By Hamish Morrison via SWNS
Paul Boggie, 42, was 18 when he first tried 'chasing the dragon' in the back of a friend's car in a notorious part of Edinburgh in the late 90s, and recalled watching the world spinning.
He and his pals were buzzed when the cult flick Trainspotting came out in 1996 because it reflected their lives to a tee - including the characters' obsession with the soccer club Hibs.
But it turned into a seven-year nightmare and he still lives in fear of opiate addiction, having been prescribed Tramadol for an injury suffered in the Army in Afghanistan.
Paul was raised in a loving family with strict moral guidelines and knew people who had died from heroin in his area, Craigentinny.
But mistakenly he believed he couldn't get hooked unless he was shooting up and managed to hold down a job in a mailroom while smoking heroin in the toilets.
But his drug abuse affected his performance and eventually, he was fired.
For the next seven years, he battled with addiction and tried to go cold turkey 13 times - but realized he faced crippling anxiety if he stopped using it, and described how heroin became his 'best friend.'
He also was dicing with malnutrition as his diet consisted of a heavily buttered roll, a packet of flaming hot Monster Munch chips and 40 cups of tea with four sugars in.
He finally made a decision to quit for good after he became suicidal and enrolled on a course run by homeless charity Cyrenians, before using fitness as a regime to get himself off it.
Aged 30 he joined the Army and became one of the fittest soldiers in his battalion - before going on to protect London's big landmarks including Buckingham Palace and the Tower of London.
He was medically discharged from the Army in 2015 after a car crash that broke his spine - and left him with an addiction to opioid-like painkillers, which he has now kicked for good.
Paul said: "When Trainspotting came out it portrayed us Edinburgh boys and they were talking about Hibs - I'm a Hibs fan.
"We found it funny and they were filming in Edinburgh so there was the fascination that way.
“Me and my friends all had respectable parents, we knew the difference between right and wrong and we knew drugs were bad.
“We knew heroin was bad and we knew people who had died in Craigentinny in the early 90s.
“But we were chasing the dragon - so there wasn’t any needles, spoons or belts, there was just tinfoil.
"Quite naively me and my friends believed because we were only smoking it we couldn’t get addicted and wouldn’t be in any danger.
“The first time I did it I remember getting out the car, lying on the promenade looking up at the sky and the world spinning.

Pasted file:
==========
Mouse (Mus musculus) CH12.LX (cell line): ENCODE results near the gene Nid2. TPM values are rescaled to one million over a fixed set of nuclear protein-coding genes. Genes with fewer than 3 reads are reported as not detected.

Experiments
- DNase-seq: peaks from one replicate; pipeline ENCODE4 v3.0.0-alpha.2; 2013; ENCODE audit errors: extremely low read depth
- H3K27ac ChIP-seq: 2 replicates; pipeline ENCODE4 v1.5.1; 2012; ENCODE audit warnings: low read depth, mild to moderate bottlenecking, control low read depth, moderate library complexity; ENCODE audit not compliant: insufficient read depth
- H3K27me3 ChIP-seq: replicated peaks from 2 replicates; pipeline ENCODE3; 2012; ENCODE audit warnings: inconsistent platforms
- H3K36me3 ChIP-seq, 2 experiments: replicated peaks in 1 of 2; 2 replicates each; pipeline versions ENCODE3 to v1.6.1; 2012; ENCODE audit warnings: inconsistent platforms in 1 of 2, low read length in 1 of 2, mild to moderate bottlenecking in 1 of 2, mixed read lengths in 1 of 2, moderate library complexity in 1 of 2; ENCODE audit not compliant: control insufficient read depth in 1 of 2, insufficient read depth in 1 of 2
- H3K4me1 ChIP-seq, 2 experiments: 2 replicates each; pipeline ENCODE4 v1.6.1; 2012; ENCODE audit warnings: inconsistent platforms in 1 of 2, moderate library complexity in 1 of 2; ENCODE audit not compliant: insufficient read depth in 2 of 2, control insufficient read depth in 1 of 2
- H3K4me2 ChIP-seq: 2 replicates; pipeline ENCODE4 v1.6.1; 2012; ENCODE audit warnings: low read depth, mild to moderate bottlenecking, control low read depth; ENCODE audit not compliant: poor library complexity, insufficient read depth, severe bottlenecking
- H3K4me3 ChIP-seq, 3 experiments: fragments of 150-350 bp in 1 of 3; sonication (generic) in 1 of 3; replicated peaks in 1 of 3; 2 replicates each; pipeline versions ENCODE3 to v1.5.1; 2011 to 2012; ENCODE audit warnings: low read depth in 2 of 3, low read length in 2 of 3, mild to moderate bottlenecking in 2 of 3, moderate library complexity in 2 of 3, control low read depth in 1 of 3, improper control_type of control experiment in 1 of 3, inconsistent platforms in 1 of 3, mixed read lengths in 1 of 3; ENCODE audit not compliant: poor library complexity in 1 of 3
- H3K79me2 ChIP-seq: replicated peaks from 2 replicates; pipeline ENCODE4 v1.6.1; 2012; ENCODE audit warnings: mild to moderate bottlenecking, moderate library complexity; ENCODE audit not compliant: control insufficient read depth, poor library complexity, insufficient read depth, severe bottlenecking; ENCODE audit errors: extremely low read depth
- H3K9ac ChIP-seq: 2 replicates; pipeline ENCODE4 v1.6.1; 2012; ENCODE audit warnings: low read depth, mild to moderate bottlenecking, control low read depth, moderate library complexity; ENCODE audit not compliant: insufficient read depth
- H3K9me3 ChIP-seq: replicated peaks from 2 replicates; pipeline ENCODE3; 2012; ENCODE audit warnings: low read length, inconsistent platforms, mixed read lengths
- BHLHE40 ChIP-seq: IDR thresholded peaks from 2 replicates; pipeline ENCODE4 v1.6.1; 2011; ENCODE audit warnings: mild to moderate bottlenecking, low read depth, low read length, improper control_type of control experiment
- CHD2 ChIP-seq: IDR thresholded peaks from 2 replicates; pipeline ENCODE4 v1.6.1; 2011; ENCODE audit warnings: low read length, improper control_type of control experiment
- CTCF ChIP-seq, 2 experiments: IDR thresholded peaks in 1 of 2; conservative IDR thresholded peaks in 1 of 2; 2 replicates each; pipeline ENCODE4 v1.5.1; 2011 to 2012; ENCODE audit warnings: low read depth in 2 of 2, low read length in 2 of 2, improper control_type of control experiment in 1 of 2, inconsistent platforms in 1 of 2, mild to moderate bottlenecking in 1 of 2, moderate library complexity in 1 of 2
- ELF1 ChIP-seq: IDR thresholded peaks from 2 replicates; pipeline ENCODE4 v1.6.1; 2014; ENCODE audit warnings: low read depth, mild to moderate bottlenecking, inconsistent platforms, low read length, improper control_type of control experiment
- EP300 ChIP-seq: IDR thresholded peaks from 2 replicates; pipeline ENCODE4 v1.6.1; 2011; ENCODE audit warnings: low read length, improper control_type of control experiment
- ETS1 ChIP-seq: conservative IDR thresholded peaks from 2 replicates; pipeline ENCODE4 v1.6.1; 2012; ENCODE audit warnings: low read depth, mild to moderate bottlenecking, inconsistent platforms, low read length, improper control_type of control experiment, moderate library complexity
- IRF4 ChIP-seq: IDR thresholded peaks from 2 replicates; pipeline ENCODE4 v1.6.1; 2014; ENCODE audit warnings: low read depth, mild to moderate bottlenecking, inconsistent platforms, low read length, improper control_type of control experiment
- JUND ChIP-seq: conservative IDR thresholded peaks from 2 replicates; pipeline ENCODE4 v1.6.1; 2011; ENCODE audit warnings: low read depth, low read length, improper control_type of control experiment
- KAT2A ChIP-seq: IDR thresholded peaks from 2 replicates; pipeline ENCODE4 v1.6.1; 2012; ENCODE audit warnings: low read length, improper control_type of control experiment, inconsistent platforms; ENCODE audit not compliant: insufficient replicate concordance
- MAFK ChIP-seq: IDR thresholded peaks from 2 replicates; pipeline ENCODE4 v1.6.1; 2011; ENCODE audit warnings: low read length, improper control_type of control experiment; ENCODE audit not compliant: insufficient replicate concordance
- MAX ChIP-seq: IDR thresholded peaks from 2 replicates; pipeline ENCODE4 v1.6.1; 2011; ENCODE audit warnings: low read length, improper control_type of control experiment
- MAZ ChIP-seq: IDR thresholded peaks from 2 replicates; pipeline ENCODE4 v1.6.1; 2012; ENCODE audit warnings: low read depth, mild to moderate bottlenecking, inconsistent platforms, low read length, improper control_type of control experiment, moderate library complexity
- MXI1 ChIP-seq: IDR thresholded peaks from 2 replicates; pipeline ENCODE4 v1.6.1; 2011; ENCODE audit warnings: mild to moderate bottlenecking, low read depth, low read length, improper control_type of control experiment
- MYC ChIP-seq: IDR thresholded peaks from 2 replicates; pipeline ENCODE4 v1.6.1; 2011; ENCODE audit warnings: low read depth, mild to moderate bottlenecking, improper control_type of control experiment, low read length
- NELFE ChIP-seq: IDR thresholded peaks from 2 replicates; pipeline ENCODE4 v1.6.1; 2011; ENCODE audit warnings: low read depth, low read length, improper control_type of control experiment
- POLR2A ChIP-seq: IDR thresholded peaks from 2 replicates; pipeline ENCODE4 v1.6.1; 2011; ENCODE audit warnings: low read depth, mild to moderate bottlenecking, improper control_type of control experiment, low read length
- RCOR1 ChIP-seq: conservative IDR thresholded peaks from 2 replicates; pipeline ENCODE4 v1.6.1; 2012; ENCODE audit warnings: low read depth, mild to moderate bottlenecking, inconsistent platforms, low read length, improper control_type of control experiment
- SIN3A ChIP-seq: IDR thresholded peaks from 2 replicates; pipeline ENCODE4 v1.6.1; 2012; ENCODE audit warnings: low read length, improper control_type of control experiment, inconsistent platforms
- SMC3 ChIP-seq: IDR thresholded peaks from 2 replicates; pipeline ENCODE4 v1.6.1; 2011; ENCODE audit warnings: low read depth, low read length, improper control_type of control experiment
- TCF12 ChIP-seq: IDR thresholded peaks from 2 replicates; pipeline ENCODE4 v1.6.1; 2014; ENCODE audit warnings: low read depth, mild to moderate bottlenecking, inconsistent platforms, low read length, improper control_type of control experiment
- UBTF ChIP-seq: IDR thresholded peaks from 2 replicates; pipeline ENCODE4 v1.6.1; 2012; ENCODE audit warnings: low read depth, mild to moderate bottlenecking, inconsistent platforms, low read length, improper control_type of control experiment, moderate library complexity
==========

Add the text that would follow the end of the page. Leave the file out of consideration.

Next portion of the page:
“I felt sick and to this day, I'll never know what caused me to get up, get back in the car and keep taking it every day.
“Mentally, things were starting to unravel and I was becoming heavily depressed.
“When I wasn’t on heroin, I was thinking, ‘What the hell have I done, I’ve ended my life, this is horrific.’
“Heroin took that anxiety away and became my best friend.”
He decided to turn his life around after years of selling hash to pay for heroin - which he would also replace with Tramadol, an opiate-like painkiller to which he later battled an addiction.
Paul, who now lives in Ballingry, Fife, said: “I woke up one morning and something was different.
“I put my nose on the mirror and looked straight into my eyes and became quite aggressive with myself.
“I started saying 'don’t f***ing ask for heroin ever again, because you’re not getting it.'
“I realized it was my choice.
“From that moment, I knew I was never touching heroin again in my life."
He found the transition from the wrong side of the law to protecting the Queen mind-boggling when he joined the Army.
Paul said: “I was one of the fittest in the battalion when I joined because I was doing boxing and running and weights every day.
“I was down in London for nine months - I did Buckingham Palace, Windsor Castle, St James’ Palace and the Tower of London.
“I would stand there and think, the police would have moved me on from the iron gates five years ago.”
But a car crash set him back on addiction as he used codeine and Tramadol to 'get wasted' - until he swore off painkillers forever in lockdown.
He penned his memoirs Heroin to Hero at the same time.
Paul said: “The army doctor gave me a prescription of Tramadol.
“I took Tramadol when I was on heroin.
“I started to abuse them because I knew from experience, if I took enough Tramadol, I would get a heroin-like feeling."
He hid his dependency from wife Stephanie, 38, and step-daughter Cherise, 18.
Paul added: “I was taking painkillers like codeine, and I was taking them to get wasted.
“So I decided to taper off slowly.
“I never told anyone, not even my wife.
“My back is sore and it’s going to be sore for the rest of my life but I need to deal with it - I don’t want to be a drug addict.”
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